Theater in Asylum (TIA) is a New York-based theater company founded in 2010 to provide asylum to highly charged subjects and characters. With ensemble-driven performance we investigate to inspire engagement, empathy, and action. We seek a freer world and believe theater is both the means and the ends.
Co-artistic directors Paul Bedard and Katie Palmer founded TIA simultaneously with their first production, Nijinsky in Asylum. This dance piece unpacks the story of Vaslav Nijinsky, famed dancer and choreographer of the Ballet Russes. He spent the first 30 years of his life building a career and the second 30 years in an insane asylum. We focused not on the asylum he was kept in, but on the asylum we could offer him. Just as countries provide political asylum to whistle-blowers, dissidents, and refugees, we seek to provide asylum through theater. We seek to use the stage as a safe space for unsafe ideas so that audiences may walk away active and empowered.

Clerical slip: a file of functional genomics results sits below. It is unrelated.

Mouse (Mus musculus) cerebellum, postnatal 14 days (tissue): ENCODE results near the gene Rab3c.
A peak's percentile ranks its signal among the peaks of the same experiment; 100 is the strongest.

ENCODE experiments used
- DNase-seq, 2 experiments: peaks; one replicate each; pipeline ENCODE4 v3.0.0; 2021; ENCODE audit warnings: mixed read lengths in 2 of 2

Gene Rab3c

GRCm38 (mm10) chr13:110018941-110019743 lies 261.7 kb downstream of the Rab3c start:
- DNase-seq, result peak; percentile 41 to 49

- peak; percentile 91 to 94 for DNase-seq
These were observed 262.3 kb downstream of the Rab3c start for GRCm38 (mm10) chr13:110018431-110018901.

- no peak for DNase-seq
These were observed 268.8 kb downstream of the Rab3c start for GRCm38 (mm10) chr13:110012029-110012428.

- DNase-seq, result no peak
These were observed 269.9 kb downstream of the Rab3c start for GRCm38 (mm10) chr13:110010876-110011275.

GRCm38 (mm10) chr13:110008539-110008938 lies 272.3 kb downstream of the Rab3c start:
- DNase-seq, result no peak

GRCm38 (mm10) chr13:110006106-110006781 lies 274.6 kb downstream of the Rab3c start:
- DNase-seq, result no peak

For the next three years we worked at a rapid pace. Frankenstein, our first piece after Nijinsky in Asylum, married Ray Kurzweil’s theories of the Singularity—the idea that computers are becoming exponentially faster and will soon surpass the human mind’s ability—with Mary Shelley’s classic story of creator and creation.
Next, Revolution in 1, a meditation on the cyclical nature of revolution, and #Coriolanus, a Twitter-filled investigation of Shakespeare’s play of populism vs. elitism, investigated the nature of leadership and popular uprise. And then we stumbled upon letters passed between the two of the twentieth century’s greatest artists.
¡Olé!, a flamenco-infused piece about an affair between Federico García Lorca and Salvador Dalí, investigates the very nature of art and why we humans insist on making it. ¡Olé! toured to the Chicago Fringe Festival where it won the Audience Favorite Award, to the Rochester Fringe Festival where it won Best Touring Production, and overseas to the Czech Republic. The Prague Fringe Review acclaimed, "Boldly offering the right kind of asylum to two significantly edgy masters, this is essential theater, and it is beautiful."